Oklahoma City Teacher: Rap, Hip Hop Program is Offensive, Cheats Students
An Oklahoma City school teacher said a history teaching series known as Flocabulary, which uses hip hop and rap music to help students learn facts, is offensive and inappropriate for students.
One lesson is called O.D.W.M., which stands for Old Dead White Men, and aims to teach students about past presidents.
The founders of the series said they have only received a handful of complaints about the material.
By Colleen Chen, NEWS 9
OKLAHOMA CITY -- Some Oklahoma City teachers said their latest teaching tools are inappropriate and offensive.
It's a program called Flocabulary, and a small group of teachers is calling the content into question. However, it's not just the content that is in question, but how funds were approved and spent.
In Oklahoma City, the program is used for at-risk students.The alternative students can be anyone from a hospitalized student to a student in juvenile detention. It serves students in alternative educations from grades 3 to 12.
The idea behind Flocabulary is using hip hop and rap music to help students learn facts. The method is something educators agree on, but there are concerns about how the material is written. The idea of a program that will grab the attention of students is positive.
"Kids learn differently. One thing we definitely want to do as a school district is use different techniques," said Oklahoma City School Board Chairperson Angela Monson.
The Flocabulary system features vocabulary books, math books and social studies. It cost the Oklahoma City School District $95,000 in federal funds.
A concerned teacher spoke out about the books because of his concerns over content. He is worried for his job and wished to remain anonymous.
"The public has been cheated. The students have been cheated. Teachers have been cheated," he said.
One of the chapters in the U.S. history book is called O.D.W.M., which stands for Old Dead White Men. It's a section that aims to teach students about past presidents.
"Our founding fathers deserve a little more respect than that," said the concerned educator.
Each section of the textbooks comes along with an original rap that centers on the chapter's subject. One about pilgrims refers to "Sipping Henny." The phrase is later defined as sipping Hennesey Cognac.
"I just don't think it's appropriate. I don't think any parent would want their child looking at that material," the anonymous teacher added.
The vocabulary books quote real rap songs. Other books reference rap artists like Tupac and his song "Hit Em' Up." The quotes used in the material are clean but come from lyrics full of profanity, sex, and violence. Some of the raps referenced use incorrect grammar.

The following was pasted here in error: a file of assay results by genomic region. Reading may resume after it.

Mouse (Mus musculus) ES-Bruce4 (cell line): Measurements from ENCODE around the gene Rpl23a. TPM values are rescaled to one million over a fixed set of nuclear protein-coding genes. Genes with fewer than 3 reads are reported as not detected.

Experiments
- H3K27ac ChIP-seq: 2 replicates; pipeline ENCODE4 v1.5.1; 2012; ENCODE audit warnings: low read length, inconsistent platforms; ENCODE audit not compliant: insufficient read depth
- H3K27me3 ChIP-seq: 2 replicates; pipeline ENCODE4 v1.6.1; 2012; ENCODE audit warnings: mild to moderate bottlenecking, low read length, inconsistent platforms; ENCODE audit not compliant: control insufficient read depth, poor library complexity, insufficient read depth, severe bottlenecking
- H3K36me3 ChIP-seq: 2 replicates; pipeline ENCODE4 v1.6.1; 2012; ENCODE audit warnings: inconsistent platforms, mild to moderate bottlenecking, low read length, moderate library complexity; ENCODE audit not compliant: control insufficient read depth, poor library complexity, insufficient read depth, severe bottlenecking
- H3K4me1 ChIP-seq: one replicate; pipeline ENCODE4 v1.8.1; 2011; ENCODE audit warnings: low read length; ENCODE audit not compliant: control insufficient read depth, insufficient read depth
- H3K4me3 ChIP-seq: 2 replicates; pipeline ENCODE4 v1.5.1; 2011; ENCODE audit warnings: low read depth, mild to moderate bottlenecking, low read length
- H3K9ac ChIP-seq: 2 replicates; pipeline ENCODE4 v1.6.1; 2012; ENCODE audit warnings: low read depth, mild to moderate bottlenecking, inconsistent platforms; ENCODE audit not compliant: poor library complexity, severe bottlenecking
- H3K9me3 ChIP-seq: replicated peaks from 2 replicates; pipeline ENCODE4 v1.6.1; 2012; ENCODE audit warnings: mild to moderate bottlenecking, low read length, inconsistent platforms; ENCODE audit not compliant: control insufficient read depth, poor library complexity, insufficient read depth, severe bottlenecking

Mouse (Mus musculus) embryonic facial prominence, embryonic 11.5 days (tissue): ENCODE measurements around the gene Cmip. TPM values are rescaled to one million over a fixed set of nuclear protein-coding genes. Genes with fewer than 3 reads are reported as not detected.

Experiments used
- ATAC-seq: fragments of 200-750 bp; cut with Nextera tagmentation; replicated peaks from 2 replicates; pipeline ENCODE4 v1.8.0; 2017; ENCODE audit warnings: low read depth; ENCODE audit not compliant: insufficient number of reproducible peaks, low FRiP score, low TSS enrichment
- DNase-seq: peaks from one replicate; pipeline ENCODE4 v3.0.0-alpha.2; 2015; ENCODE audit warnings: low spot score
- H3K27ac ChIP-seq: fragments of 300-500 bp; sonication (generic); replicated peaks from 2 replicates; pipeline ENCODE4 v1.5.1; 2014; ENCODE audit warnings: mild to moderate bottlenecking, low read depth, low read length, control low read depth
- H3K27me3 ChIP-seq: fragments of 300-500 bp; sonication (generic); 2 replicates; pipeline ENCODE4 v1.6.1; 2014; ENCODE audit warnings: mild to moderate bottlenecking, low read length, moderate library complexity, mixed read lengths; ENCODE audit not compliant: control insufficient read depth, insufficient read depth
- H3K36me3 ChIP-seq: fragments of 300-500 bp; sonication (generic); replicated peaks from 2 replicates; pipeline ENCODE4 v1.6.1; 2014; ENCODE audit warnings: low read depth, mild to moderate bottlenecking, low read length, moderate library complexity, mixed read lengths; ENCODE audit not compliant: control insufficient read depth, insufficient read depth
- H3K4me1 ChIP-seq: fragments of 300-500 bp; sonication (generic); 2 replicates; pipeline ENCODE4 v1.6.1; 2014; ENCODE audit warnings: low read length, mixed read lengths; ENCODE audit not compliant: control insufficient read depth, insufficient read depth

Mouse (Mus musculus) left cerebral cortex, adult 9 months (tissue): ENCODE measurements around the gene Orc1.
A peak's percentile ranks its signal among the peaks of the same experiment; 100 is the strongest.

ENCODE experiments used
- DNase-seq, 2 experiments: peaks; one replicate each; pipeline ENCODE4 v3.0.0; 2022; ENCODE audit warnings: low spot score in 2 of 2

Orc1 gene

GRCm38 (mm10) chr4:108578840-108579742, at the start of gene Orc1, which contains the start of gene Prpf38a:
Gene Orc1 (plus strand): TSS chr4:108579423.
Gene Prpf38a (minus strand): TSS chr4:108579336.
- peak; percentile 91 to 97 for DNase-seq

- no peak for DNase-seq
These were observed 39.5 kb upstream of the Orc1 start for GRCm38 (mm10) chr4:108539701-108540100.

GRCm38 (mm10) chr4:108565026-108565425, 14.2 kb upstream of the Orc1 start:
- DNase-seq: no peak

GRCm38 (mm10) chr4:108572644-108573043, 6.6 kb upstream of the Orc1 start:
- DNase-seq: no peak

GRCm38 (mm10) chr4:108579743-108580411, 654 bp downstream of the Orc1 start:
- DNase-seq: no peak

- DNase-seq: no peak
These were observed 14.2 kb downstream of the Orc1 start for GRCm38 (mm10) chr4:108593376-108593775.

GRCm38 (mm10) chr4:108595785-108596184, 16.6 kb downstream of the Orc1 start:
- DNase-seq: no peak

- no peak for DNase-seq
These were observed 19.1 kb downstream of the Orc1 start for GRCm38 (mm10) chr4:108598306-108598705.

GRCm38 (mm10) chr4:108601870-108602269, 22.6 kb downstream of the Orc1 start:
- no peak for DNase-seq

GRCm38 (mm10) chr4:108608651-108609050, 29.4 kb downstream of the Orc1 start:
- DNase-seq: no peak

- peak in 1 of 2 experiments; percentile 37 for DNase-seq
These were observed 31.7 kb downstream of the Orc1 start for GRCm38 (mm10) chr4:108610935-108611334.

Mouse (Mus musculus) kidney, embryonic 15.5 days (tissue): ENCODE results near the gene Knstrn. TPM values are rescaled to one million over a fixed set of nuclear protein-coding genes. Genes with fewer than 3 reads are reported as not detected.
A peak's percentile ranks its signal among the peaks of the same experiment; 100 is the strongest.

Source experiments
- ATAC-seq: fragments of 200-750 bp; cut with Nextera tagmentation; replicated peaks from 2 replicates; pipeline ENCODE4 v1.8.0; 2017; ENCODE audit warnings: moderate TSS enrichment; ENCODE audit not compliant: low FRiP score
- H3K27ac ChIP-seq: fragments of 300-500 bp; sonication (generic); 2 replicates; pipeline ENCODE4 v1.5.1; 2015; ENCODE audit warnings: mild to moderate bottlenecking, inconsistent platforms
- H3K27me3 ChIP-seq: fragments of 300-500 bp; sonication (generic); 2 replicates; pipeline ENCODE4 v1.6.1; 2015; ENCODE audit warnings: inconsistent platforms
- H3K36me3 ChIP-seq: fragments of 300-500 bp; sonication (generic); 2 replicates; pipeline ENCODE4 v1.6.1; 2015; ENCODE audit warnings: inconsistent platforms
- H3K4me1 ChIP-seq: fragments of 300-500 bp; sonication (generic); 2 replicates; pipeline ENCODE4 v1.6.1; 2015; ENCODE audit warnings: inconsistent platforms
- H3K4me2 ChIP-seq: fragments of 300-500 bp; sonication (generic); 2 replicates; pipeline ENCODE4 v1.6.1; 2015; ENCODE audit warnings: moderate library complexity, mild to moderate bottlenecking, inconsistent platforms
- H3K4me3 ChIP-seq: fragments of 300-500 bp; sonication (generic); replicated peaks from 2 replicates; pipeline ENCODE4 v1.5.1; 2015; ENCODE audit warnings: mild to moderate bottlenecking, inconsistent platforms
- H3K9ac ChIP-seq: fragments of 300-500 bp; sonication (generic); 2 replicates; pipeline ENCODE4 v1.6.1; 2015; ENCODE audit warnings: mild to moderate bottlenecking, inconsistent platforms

"I think some of it is very questionable, and when the district hears or someone brings something like this to our attention we respond immediately," said Angela Monson, Oklahoma City School Board Chairperson, who first heard about the Flocabulary concerns on Tuesday.
Monson said an investigation will soon be underway.
"We need to find out to what extent it is being used, how it's being used, and make sure any inappropriate use stops," she said.
While the school board commented on the issue, district officials did not have any comment.
Flocabulary is based in New York. The founders said it's being used and is successful in around 10,000 schools across the county, but critics in Oklahoma said they don't want it here.
"Ninety-eight percent of my students laugh at it. To quote one, 'That's a crazy way to learn something,'" the teacher said.
The teacher is speaking out about the books because he said the school's principal was ignoring his concerns. Monson said any teacher that believes a principal is ignoring important concerns should voice their concerns to the board.
"We can only fix something if we know about it," Monson said.
Monson said the board approved the funds based on the recommendation of trusted leaders like principals. It is currently unclear who recommended the program, but district leaders are supposed to explain the matter on Wednesday. District leaders are also supposed to provide a full list of schools that Flocabulary is being used in. Flocabulary is used at Rogers Middle School and Seeworth Academy.
The founders of Flocabulary said they've only had a handful of complaints. They said the lessons raise test scores. The district said scores at Seeworth Academy have improved.
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